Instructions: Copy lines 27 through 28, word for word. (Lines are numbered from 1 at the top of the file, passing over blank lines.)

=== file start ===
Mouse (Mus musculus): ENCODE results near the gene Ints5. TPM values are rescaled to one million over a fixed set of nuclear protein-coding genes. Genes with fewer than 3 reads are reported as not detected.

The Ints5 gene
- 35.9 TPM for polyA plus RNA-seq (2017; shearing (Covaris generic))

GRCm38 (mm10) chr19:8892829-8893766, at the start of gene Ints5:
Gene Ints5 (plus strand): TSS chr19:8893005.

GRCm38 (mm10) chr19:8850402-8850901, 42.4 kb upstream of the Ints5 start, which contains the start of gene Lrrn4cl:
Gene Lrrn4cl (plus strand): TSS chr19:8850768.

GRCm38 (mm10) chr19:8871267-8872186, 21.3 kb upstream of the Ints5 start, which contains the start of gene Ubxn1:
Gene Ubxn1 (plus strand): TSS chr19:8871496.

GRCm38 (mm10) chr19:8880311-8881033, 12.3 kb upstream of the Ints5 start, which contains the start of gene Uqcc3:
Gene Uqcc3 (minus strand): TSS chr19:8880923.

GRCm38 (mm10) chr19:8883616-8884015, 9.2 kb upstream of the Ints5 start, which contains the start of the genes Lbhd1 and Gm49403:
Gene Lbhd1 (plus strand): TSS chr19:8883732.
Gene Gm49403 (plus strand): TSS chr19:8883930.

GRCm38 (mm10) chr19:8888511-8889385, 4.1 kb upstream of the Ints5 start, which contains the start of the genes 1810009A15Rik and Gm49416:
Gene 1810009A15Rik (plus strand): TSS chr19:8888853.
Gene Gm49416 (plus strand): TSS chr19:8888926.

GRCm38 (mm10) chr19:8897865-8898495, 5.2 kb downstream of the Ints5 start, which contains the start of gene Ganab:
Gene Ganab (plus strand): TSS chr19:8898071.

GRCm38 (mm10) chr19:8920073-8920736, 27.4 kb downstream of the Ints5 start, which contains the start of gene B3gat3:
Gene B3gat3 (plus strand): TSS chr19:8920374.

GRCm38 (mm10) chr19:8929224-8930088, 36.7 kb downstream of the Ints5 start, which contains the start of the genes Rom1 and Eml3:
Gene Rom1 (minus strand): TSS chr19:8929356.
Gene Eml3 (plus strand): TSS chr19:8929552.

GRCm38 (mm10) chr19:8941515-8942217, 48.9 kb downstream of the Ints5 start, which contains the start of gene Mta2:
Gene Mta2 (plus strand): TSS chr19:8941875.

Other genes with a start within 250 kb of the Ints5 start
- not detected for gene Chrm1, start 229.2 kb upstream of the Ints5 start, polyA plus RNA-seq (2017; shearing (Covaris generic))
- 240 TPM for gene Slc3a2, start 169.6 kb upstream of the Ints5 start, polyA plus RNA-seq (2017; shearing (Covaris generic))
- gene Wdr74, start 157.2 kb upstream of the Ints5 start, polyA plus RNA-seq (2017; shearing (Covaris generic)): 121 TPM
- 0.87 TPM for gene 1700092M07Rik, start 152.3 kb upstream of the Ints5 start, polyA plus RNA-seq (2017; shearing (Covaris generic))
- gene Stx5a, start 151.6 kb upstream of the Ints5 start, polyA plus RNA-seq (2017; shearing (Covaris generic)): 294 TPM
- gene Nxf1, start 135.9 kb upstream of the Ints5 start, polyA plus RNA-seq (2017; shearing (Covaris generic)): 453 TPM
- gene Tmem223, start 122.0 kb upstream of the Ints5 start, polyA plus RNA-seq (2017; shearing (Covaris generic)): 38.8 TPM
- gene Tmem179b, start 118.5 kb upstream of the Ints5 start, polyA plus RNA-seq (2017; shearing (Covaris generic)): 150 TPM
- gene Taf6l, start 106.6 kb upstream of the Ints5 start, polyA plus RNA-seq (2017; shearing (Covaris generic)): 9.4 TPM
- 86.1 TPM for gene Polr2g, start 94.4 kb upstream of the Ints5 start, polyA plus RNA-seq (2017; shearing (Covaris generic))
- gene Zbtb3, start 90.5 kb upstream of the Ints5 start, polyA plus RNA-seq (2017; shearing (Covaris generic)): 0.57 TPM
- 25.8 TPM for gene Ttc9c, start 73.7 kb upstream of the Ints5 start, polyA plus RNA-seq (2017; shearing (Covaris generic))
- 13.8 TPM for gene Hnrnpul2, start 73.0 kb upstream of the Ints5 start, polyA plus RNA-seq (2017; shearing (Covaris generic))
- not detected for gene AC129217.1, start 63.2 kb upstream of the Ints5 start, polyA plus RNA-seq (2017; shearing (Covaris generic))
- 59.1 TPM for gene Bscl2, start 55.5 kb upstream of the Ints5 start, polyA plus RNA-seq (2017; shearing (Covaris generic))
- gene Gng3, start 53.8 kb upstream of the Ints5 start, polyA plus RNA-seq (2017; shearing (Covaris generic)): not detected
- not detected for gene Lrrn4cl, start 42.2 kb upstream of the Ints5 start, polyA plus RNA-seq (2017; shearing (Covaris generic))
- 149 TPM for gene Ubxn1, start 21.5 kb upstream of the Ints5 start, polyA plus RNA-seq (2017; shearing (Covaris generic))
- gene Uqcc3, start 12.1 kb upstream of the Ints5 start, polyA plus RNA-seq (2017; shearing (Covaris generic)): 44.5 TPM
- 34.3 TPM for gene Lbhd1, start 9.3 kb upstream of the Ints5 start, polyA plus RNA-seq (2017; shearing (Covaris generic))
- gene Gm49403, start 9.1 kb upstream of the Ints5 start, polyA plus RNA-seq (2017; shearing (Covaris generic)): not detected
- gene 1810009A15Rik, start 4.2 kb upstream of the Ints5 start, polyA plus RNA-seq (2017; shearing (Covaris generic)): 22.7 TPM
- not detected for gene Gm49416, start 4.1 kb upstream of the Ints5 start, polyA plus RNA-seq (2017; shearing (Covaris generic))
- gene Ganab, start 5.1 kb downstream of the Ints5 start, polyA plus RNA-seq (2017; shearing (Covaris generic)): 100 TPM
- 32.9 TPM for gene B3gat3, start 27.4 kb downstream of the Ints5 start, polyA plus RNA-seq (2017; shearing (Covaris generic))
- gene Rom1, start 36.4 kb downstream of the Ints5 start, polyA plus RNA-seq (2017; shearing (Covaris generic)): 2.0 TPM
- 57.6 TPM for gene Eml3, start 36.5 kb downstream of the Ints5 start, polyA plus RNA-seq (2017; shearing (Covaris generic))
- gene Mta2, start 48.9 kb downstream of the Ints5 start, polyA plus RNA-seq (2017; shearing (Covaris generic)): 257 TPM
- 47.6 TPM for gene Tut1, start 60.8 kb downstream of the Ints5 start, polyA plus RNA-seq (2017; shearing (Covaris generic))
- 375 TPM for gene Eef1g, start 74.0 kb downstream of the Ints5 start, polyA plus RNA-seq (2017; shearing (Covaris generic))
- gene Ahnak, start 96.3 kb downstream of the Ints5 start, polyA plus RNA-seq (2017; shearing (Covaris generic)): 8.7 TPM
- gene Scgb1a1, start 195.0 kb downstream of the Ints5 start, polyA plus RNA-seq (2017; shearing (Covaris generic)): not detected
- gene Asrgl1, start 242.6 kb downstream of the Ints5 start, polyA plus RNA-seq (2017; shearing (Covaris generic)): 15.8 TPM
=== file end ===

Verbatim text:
Other genes with a start within 250 kb of the Ints5 start
- not detected for gene Chrm1, start 229.2 kb upstream of the Ints5 start, polyA plus RNA-seq (2017; shearing (Covaris generic))